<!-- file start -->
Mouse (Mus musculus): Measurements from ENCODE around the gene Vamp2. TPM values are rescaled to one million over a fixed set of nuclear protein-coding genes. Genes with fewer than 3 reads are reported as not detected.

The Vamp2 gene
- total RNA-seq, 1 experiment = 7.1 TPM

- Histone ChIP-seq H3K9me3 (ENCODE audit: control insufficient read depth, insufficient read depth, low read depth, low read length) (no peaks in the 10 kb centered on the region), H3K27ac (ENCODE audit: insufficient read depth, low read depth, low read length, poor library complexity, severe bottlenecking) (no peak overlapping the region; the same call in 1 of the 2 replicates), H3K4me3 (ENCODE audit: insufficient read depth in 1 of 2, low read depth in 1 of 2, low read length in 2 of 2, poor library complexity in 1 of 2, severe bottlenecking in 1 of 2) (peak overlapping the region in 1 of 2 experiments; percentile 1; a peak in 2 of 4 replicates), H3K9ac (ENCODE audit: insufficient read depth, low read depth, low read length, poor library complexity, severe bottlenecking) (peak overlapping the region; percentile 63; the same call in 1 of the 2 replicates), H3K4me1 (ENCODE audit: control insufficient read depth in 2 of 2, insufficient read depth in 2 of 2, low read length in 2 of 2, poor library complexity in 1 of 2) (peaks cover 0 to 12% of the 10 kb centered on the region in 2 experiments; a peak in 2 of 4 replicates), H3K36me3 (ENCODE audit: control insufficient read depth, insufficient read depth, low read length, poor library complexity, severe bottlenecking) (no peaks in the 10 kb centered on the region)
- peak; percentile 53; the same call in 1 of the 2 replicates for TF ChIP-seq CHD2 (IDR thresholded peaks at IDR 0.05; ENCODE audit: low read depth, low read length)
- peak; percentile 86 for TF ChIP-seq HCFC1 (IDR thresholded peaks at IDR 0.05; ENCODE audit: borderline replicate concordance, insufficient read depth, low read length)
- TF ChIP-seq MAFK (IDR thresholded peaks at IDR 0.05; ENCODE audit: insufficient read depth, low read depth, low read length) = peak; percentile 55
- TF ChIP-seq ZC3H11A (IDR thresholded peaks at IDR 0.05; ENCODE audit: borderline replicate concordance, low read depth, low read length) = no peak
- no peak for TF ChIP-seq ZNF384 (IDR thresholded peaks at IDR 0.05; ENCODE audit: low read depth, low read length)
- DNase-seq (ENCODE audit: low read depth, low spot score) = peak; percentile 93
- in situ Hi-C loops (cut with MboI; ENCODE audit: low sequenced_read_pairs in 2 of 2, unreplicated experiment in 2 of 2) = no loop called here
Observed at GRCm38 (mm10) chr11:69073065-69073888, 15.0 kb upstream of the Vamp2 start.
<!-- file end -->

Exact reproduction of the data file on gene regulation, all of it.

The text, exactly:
Mouse (Mus musculus): Measurements from ENCODE around the gene Vamp2. TPM values are rescaled to one million over a fixed set of nuclear protein-coding genes. Genes with fewer than 3 reads are reported as not detected.

The Vamp2 gene
- total RNA-seq, 1 experiment = 7.1 TPM

- Histone ChIP-seq H3K9me3 (ENCODE audit: control insufficient read depth, insufficient read depth, low read depth, low read length) (no peaks in the 10 kb centered on the region), H3K27ac (ENCODE audit: insufficient read depth, low read depth, low read length, poor library complexity, severe bottlenecking) (no peak overlapping the region; the same call in 1 of the 2 replicates), H3K4me3 (ENCODE audit: insufficient read depth in 1 of 2, low read depth in 1 of 2, low read length in 2 of 2, poor library complexity in 1 of 2, severe bottlenecking in 1 of 2) (peak overlapping the region in 1 of 2 experiments; percentile 1; a peak in 2 of 4 replicates), H3K9ac (ENCODE audit: insufficient read depth, low read depth, low read length, poor library complexity, severe bottlenecking) (peak overlapping the region; percentile 63; the same call in 1 of the 2 replicates), H3K4me1 (ENCODE audit: control insufficient read depth in 2 of 2, insufficient read depth in 2 of 2, low read length in 2 of 2, poor library complexity in 1 of 2) (peaks cover 0 to 12% of the 10 kb centered on the region in 2 experiments; a peak in 2 of 4 replicates), H3K36me3 (ENCODE audit: control insufficient read depth, insufficient read depth, low read length, poor library complexity, severe bottlenecking) (no peaks in the 10 kb centered on the region)
- peak; percentile 53; the same call in 1 of the 2 replicates for TF ChIP-seq CHD2 (IDR thresholded peaks at IDR 0.05; ENCODE audit: low read depth, low read length)
- peak; percentile 86 for TF ChIP-seq HCFC1 (IDR thresholded peaks at IDR 0.05; ENCODE audit: borderline replicate concordance, insufficient read depth, low read length)
- TF ChIP-seq MAFK (IDR thresholded peaks at IDR 0.05; ENCODE audit: insufficient read depth, low read depth, low read length) = peak; percentile 55
- TF ChIP-seq ZC3H11A (IDR thresholded peaks at IDR 0.05; ENCODE audit: borderline replicate concordance, low read depth, low read length) = no peak
- no peak for TF ChIP-seq ZNF384 (IDR thresholded peaks at IDR 0.05; ENCODE audit: low read depth, low read length)
- DNase-seq (ENCODE audit: low read depth, low spot score) = peak; percentile 93
- in situ Hi-C loops (cut with MboI; ENCODE audit: low sequenced_read_pairs in 2 of 2, unreplicated experiment in 2 of 2) = no loop called here
Observed at GRCm38 (mm10) chr11:69073065-69073888, 15.0 kb upstream of the Vamp2 start.